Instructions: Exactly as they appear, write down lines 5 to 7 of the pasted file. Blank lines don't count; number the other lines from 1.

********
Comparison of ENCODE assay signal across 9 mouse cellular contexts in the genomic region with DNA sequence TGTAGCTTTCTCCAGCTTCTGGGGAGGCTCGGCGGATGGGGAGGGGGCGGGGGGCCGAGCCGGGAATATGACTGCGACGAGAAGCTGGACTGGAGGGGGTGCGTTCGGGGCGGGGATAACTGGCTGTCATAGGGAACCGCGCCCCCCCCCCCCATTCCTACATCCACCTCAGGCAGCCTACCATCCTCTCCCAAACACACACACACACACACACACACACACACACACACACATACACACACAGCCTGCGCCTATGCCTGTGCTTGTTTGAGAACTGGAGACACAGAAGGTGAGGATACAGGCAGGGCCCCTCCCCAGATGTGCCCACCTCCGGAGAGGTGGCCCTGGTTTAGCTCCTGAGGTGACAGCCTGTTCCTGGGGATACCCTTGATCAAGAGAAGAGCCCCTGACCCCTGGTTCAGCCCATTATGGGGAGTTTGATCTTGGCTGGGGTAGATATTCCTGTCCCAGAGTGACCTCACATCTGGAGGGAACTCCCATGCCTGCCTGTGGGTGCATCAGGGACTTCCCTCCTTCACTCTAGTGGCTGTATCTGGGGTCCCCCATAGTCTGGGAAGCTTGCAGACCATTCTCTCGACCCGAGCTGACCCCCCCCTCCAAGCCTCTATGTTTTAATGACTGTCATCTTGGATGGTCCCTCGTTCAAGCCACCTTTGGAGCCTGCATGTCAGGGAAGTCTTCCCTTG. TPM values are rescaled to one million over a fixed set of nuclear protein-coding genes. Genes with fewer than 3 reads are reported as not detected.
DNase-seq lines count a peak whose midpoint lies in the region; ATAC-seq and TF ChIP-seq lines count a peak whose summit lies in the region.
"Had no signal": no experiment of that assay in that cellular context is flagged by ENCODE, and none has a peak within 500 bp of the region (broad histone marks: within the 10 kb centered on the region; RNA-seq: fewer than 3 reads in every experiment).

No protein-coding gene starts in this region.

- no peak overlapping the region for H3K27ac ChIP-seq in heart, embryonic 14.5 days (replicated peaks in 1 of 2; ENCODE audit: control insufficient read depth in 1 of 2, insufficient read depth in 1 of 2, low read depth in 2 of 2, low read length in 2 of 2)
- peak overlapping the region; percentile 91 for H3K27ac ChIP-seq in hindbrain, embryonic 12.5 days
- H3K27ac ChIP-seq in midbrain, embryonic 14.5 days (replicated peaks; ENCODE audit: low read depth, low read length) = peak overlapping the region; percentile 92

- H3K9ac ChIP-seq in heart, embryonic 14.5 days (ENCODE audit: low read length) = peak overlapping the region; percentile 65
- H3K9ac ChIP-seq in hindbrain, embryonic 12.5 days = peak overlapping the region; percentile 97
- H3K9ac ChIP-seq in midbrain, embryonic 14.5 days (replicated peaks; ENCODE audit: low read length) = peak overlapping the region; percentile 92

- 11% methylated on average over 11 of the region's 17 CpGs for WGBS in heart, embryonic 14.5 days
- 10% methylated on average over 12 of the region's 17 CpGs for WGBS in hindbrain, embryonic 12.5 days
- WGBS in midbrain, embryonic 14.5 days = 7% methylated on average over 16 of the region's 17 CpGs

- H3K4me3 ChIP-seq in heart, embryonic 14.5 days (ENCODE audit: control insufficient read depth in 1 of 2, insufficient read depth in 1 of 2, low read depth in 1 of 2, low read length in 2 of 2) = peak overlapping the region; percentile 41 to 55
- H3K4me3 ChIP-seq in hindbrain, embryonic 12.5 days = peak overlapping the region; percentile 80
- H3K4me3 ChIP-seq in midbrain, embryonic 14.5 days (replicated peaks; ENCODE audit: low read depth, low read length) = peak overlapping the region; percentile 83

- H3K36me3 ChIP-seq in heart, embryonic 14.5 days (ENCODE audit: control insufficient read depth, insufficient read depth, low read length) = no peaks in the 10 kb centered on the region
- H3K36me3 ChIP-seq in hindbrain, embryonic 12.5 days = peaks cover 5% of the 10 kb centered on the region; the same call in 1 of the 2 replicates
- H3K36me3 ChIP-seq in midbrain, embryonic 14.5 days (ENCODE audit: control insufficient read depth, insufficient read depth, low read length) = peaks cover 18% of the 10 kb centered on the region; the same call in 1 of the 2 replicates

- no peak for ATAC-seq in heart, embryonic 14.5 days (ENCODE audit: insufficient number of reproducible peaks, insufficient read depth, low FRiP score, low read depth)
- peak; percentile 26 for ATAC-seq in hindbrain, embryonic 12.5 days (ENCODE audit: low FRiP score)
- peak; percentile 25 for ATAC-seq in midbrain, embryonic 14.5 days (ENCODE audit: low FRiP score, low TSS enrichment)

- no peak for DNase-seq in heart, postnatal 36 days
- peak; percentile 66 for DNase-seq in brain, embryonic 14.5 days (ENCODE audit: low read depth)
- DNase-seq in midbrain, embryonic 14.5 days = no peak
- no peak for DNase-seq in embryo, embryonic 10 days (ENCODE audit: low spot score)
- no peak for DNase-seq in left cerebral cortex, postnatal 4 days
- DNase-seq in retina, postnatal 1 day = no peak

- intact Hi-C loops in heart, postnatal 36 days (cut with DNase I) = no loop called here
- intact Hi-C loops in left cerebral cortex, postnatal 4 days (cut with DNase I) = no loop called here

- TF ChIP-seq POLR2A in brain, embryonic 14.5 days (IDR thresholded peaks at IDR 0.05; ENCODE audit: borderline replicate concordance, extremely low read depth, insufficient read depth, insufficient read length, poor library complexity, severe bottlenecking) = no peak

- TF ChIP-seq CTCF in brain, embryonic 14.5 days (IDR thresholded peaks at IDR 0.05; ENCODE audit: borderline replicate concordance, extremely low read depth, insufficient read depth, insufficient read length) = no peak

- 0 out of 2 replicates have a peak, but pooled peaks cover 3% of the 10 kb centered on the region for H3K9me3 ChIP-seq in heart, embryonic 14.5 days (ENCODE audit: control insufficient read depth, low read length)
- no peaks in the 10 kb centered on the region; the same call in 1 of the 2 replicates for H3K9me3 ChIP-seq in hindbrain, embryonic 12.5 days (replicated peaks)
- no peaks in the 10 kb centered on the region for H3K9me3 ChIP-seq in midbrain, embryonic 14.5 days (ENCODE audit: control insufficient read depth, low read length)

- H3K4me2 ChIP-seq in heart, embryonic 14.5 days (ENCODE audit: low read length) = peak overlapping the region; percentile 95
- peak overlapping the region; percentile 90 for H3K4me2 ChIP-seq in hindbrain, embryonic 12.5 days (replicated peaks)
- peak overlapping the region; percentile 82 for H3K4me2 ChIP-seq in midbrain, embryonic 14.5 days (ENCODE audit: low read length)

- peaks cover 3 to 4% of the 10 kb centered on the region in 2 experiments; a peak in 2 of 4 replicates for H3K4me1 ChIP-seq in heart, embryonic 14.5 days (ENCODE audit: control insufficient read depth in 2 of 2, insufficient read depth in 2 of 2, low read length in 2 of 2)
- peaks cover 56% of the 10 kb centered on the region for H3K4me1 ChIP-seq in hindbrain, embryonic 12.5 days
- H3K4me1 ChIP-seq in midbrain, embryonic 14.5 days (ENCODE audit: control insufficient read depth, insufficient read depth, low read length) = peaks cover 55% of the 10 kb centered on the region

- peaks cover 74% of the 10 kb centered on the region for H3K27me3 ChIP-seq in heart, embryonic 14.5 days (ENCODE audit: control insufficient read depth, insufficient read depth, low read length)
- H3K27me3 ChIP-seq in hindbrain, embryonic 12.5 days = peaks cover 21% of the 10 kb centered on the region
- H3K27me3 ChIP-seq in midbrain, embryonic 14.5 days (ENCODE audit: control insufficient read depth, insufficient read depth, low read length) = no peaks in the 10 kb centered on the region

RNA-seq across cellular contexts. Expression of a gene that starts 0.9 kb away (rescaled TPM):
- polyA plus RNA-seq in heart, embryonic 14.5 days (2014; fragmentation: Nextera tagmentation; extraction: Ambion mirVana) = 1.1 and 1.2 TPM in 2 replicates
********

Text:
- no peak overlapping the region for H3K27ac ChIP-seq in heart, embryonic 14.5 days (replicated peaks in 1 of 2; ENCODE audit: control insufficient read depth in 1 of 2, insufficient read depth in 1 of 2, low read depth in 2 of 2, low read length in 2 of 2)
- peak overlapping the region; percentile 91 for H3K27ac ChIP-seq in hindbrain, embryonic 12.5 days
- H3K27ac ChIP-seq in midbrain, embryonic 14.5 days (replicated peaks; ENCODE audit: low read depth, low read length) = peak overlapping the region; percentile 92